Legal experts want more from Obama on Guantanamo

The administration appears to have moved the issue, along with global warming, to the back burner as it confronts the economic crisis, world lawyers say.

April 21, 2009|Carol J. Williams

WASHINGTON — President Obama's early moves to condemn torture, order the closure of Guantanamo and commit to combat climate change won him accolades from international human rights advocates turned off by the go-it-alone attitude of the Bush administration.

Now the world's lawyers are worried that those goals could languish on the diplomatic back burner as the president and his team concentrate on the global economic crisis.

Champions of the environment and the law concede that Obama has a lot on his plate, but impatience is setting in following missed opportunities in recent weeks to signal a new direction on fighting terrorism and global warming.

Legal experts have been able to do little more than shake hands and give cursory review to their differences at international gatherings such as the Group of 20 economic summit in London, an international law forum in Washington and the U.N. climate conference in Bonn.

Since the Bush administration declared its war on terrorism after the Sept. 11 attacks, rights activists have spoken out against the indefinite detention and harsh interrogation of terrorism suspects at the Guantanamo Bay naval base in Cuba.

At least a dozen nations have signaled they are willing to help hasten Guantanamo's closure by taking in some prisoners no longer considered a security threat yet faced with torture or execution if returned to their home countries. During Obama's meetings with world leaders in London this month, French President Nicolas Sarkozy said France would accept an Algerian detainee. But other nations are waiting to see what Washington is willing to do, pointing to U.S. failure to grant asylum to 17 Uighurs cleared for release years ago who could face persecution in China.

"It's a political question in our country as to whether we should take people when the United States has not yet, in spite of this being a problem of their own making," said Andreas Paulus, a law professor at Germany's Goettingen University. "The view many abroad have of the United States now is that they use international law when it suits them and drop it when it doesn't."

Humanitarian law experts say they expect to see a return to compliance with the Geneva Convention and other pacts within the law of war by U.S. armed forces fighting against those deemed terrorists.

Yoram Dinstein, a Tel Aviv University international law professor, describes the violence inflicted on civilians by U.S. bombing raids of suspected terrorist hide-outs as willful disregard for treaty obligations.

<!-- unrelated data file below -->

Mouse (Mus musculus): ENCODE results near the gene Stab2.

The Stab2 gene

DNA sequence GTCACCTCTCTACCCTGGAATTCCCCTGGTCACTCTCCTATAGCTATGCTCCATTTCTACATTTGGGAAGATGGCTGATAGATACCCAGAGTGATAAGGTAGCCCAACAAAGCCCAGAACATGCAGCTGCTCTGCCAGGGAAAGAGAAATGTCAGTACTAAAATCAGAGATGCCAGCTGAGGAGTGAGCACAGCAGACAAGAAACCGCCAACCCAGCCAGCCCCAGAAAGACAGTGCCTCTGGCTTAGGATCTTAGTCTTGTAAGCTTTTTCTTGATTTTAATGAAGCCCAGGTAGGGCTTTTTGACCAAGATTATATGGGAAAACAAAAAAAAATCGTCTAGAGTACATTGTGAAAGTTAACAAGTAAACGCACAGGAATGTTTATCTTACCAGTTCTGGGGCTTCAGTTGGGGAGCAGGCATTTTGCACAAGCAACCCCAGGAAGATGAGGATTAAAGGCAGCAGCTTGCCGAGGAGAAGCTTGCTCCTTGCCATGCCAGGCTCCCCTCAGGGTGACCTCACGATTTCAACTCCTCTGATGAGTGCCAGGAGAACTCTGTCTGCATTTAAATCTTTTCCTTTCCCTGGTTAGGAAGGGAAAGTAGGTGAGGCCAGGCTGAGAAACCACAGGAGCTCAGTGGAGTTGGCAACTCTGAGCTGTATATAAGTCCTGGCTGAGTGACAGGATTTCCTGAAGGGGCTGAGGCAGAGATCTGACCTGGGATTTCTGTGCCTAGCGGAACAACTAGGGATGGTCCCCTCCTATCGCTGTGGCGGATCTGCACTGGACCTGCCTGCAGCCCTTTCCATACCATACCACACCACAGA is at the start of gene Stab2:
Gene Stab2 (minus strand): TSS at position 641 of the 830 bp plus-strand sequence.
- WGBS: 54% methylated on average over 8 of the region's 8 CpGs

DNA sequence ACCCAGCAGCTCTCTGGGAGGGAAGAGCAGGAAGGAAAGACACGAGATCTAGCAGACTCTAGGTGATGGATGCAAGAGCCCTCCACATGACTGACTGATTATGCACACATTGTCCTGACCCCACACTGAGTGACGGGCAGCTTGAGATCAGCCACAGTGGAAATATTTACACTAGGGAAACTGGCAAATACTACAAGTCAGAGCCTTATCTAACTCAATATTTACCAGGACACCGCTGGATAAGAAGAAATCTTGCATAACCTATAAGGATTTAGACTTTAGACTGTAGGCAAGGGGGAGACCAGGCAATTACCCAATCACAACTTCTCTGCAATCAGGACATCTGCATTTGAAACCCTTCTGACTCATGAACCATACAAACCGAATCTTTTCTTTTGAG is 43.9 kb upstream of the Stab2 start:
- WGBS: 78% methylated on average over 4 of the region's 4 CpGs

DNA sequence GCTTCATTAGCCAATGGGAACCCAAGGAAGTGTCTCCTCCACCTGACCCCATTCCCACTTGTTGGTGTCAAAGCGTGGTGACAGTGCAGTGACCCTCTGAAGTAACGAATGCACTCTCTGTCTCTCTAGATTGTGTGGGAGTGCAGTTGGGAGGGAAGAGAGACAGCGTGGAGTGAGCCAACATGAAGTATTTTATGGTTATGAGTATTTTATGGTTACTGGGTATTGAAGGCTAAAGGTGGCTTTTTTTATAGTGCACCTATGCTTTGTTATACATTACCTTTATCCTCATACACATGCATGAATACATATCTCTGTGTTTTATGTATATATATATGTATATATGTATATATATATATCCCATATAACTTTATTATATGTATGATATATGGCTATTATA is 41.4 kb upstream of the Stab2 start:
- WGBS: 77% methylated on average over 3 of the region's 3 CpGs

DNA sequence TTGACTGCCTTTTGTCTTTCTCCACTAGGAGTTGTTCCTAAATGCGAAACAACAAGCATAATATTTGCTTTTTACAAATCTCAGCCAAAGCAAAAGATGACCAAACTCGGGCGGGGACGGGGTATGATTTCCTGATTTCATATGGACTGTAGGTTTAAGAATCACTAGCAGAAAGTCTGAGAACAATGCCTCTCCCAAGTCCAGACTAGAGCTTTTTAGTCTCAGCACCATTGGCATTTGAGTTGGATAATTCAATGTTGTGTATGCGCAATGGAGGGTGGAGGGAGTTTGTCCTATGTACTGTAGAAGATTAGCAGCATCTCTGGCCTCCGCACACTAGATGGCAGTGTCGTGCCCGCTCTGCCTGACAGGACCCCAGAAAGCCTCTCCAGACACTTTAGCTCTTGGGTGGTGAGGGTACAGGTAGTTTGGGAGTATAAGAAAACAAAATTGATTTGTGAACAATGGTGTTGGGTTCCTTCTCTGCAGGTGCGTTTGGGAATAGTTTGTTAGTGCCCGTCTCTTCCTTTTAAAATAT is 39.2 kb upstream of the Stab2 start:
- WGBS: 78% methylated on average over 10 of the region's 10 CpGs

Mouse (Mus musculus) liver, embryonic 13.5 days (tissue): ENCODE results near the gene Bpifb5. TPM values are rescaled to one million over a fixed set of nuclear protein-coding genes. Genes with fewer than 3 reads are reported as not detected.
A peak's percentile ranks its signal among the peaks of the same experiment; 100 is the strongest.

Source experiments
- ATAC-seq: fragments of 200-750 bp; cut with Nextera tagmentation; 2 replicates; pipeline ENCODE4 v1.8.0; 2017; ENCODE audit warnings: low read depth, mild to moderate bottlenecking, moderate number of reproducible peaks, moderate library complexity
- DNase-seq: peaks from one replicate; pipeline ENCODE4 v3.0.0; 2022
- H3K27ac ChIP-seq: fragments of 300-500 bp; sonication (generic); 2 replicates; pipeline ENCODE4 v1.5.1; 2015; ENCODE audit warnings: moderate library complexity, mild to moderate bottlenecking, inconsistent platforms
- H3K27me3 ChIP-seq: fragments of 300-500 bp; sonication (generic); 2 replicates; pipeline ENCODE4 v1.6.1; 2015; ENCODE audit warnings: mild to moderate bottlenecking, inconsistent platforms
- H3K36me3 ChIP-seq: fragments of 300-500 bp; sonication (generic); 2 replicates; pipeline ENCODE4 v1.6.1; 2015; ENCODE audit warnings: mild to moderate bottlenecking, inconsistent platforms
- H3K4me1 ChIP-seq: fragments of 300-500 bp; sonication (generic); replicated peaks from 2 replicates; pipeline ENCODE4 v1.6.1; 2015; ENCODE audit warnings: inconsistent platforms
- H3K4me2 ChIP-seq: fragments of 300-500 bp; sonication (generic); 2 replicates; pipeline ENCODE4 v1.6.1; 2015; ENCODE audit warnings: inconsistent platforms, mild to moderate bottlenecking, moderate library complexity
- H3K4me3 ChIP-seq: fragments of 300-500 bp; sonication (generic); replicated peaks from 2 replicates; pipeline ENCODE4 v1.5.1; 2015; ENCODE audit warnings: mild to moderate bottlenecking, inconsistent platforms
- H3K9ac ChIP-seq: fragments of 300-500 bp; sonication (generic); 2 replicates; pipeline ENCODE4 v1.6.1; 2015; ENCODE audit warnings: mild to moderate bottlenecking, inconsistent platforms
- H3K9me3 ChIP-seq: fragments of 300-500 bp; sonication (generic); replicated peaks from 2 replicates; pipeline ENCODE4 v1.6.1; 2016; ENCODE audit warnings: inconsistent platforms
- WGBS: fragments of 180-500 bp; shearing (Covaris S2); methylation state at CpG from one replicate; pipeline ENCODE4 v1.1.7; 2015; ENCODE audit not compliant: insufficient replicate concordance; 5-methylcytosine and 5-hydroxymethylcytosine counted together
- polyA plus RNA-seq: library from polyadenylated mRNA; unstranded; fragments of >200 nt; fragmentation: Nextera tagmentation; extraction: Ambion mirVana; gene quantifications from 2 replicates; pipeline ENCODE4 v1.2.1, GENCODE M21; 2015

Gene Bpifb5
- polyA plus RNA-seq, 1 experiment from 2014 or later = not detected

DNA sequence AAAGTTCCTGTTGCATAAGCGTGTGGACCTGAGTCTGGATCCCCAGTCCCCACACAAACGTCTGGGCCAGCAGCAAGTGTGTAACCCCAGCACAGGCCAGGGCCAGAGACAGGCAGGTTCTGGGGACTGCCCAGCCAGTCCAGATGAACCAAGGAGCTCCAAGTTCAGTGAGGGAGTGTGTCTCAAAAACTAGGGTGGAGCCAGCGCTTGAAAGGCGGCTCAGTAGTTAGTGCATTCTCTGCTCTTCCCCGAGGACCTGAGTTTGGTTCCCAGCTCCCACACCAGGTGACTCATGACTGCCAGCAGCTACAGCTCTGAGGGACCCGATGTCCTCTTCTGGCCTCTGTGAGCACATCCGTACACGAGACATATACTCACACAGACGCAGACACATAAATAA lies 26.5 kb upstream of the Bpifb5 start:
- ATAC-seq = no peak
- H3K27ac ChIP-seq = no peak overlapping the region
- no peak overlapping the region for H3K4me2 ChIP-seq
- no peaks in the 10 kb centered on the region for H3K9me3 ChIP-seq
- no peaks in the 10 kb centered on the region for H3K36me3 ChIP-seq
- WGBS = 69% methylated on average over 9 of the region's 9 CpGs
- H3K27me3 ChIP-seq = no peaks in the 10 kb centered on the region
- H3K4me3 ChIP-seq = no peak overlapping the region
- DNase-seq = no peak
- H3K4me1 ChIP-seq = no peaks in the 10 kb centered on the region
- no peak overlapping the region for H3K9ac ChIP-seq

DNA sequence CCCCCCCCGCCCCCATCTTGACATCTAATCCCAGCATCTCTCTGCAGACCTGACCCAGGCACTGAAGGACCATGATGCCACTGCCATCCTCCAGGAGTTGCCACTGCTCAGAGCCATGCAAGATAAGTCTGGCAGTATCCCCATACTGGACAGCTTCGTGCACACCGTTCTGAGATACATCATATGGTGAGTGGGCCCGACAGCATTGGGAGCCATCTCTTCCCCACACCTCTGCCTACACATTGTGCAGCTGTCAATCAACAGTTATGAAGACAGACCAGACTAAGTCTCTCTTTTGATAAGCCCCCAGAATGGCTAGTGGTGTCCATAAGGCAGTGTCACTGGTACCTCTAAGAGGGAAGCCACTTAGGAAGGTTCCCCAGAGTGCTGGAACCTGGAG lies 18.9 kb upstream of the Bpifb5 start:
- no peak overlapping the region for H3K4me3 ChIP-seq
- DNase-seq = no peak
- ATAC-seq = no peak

"You can kill all the combatants you want. What you are not allowed to do is cause collateral damage -- civilian casualties," said Dinstein, who sees little change in U.S. war fighting since Obama took office.

The International Committee of the Red Cross has drafted guidance on determining legitimate targets in armed conflicts, which U.S. officials continue to keep at arm's length.

Limiting targeted killing to those actively and "continuously" engaged in hostile actions and restricting the use of force to "no more than necessary under the circumstances," as the Red Cross guidance to be published in June prescribes, is going to be "problematic" from the U.S. viewpoint, said Stephen Pomper, a State Department lawyer responsible for law of war issues.

The hesitation to make a radical departure from the Bush years in security matters has some legal analysts concerned that Obama's team is more talk than action.

On environmental issues, the president has stirred more confidence for long-term reform despite echoing some of Bush's grounds for having opted out of the Kyoto Protocol. All developed nations except the United States have issued binding commitments to cut emissions of greenhouse gases. The Bush administration refused to adhere to Kyoto on grounds that it did not include limits on key developing nations China and India.

Todd Stern, special envoy on climate change for the State Department, told U.N. officials meeting in Bonn this month that the Obama administration is determined to make up for lost time.

"We do not doubt the science, we do not doubt the urgency, and we do not doubt the enormity of the challenge before us," Stern said. But he also alluded to a need for pragmatism and a focus on what is achievable.

Hans Corell, a Swedish diplomat who was U.N. undersecretary for legal affairs, says the international community has faith Obama will recover the United States' leadership role.

"I belong to the generation that looked up to the United States of America as the best model of democracy. As a European, I remember that Americans came and pulled us out of the muck," he said of post-World War II Europe, where U.S. troops and reconstruction aid rescued a continent that was a moral and economic shambles. "But Guantanamo and Abu Ghraib have been blotches on the Star-Spangled Banner. The Americans have lost the moral high ground with this so-called war on terror."

Whether there is a role for the International Court of Justice in prosecuting terrorism suspects from Guantanamo or other U.S.-run detention facilities remains to be seen. Military prosecutors have charged fewer than two dozen of the prisoners, who once numbered more than 700, due in large part to a dearth of evidence.

The U.S. has also refused to comply with international court judgments contrary to domestic policy, as in cases brought from Mexico and Germany in fruitless attempts to halt executions.

"The world needs the leadership of the United States now as at no other time," Corell said. "But it cannot lead until it recovers the moral and legal high ground."


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